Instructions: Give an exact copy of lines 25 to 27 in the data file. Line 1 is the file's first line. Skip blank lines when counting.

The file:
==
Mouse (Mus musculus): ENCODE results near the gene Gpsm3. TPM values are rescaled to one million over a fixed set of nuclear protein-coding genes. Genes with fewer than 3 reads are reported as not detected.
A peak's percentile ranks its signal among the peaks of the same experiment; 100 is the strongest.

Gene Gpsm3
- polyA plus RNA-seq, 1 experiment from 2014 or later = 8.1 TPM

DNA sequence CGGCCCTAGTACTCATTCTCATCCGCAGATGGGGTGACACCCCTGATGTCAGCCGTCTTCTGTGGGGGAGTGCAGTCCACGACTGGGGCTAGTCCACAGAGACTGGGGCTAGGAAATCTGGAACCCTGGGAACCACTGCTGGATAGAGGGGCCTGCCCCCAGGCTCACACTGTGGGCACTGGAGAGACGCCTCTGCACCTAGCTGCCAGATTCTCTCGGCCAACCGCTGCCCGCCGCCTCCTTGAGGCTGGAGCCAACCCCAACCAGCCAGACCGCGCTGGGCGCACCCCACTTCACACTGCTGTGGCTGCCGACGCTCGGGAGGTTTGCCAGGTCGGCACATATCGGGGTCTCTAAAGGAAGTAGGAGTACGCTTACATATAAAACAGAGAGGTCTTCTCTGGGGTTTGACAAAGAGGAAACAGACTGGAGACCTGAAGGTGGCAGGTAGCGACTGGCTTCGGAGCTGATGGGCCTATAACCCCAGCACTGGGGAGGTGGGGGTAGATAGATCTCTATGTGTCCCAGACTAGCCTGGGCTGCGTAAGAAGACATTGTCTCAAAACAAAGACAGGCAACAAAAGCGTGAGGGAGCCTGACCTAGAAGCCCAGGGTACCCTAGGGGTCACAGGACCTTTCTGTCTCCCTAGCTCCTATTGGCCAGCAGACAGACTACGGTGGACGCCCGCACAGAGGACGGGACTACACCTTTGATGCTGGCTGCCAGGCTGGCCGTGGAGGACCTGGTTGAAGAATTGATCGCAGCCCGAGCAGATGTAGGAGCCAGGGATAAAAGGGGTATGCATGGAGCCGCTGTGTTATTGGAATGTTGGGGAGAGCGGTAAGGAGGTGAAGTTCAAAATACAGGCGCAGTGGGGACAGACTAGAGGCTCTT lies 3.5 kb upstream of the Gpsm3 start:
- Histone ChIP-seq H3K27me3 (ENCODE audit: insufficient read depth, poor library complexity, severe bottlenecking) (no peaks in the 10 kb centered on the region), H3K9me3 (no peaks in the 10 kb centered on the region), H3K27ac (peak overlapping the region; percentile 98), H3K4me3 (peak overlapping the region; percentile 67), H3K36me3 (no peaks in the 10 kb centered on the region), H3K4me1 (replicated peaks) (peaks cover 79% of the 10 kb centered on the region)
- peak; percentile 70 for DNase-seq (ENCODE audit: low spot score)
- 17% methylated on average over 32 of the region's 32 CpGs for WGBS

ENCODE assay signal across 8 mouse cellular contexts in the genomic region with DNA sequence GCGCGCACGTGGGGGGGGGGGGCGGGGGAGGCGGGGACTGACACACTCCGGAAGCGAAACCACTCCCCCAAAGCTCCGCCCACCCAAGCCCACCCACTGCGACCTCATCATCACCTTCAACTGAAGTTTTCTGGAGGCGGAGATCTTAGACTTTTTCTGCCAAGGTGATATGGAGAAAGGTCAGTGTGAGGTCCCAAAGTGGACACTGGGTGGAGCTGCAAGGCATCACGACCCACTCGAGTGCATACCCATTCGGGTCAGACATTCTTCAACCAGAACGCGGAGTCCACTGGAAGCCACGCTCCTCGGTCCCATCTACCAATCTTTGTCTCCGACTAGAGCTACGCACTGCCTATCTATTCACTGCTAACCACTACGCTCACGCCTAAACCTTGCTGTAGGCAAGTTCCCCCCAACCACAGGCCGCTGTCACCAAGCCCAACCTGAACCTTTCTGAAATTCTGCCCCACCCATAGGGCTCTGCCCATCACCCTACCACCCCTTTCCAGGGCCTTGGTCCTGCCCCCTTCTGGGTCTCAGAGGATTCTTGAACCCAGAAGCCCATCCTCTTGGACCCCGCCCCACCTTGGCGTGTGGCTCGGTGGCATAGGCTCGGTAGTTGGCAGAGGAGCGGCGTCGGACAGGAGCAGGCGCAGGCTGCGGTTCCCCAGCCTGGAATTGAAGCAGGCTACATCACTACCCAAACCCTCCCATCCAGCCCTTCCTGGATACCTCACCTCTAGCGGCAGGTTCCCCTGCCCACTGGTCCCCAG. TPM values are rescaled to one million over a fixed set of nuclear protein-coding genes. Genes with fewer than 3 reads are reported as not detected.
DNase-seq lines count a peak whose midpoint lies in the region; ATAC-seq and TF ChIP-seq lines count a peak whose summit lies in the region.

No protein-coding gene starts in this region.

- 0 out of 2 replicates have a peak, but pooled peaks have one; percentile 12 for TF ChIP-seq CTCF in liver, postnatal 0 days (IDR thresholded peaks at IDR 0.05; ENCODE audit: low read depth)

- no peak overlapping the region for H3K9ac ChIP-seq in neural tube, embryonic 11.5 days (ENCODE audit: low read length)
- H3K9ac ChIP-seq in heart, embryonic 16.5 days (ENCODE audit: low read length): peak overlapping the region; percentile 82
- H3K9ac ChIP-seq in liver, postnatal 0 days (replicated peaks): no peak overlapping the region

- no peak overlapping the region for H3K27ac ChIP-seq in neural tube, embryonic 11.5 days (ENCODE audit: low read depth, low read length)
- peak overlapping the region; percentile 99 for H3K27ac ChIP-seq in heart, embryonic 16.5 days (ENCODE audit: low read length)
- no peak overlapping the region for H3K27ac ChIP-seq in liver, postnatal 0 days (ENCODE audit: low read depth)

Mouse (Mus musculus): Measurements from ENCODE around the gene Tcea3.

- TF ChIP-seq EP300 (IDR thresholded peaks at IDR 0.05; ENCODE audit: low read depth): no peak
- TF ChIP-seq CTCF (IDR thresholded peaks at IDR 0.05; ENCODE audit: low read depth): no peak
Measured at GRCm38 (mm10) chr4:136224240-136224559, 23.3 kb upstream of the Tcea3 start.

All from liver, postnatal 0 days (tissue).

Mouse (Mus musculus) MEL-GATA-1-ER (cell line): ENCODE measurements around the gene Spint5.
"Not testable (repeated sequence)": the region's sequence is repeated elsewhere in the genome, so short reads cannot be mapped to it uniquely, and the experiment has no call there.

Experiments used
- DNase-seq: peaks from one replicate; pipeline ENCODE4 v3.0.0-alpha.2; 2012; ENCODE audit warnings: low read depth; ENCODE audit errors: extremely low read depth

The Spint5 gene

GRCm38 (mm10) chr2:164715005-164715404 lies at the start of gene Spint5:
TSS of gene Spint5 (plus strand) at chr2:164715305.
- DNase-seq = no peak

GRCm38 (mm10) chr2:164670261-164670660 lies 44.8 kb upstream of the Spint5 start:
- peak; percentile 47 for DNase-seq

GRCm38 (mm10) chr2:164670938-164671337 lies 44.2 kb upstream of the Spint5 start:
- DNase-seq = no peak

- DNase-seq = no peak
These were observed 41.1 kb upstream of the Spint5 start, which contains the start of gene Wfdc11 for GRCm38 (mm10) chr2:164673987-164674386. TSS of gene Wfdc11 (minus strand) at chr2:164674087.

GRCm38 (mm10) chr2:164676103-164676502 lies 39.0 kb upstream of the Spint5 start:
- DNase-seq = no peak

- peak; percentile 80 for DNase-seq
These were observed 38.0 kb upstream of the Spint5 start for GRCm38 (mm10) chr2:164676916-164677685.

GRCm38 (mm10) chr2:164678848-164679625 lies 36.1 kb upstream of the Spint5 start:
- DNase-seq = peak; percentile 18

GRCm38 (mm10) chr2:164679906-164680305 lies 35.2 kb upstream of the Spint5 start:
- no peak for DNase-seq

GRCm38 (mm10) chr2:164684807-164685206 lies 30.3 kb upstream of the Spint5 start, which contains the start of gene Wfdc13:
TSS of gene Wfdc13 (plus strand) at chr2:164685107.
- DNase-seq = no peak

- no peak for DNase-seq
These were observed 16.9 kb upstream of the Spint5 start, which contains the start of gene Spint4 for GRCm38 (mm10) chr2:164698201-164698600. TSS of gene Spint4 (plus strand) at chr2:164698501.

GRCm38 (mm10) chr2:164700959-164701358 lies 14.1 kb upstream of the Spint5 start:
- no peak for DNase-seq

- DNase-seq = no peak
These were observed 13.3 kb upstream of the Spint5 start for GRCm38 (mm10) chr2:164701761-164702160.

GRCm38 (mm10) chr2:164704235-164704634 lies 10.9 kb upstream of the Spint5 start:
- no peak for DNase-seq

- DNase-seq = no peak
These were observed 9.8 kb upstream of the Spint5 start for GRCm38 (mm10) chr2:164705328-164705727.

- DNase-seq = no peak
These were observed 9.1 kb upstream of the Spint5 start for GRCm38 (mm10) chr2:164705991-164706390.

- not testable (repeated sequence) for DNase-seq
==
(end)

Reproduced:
"Not testable (repeated sequence)": the region's sequence is repeated elsewhere in the genome, so short reads cannot be mapped to it uniquely, and the experiment has no call there.

Experiments used
- DNase-seq: peaks from one replicate; pipeline ENCODE4 v3.0.0-alpha.2; 2012; ENCODE audit warnings: low read depth; ENCODE audit errors: extremely low read depth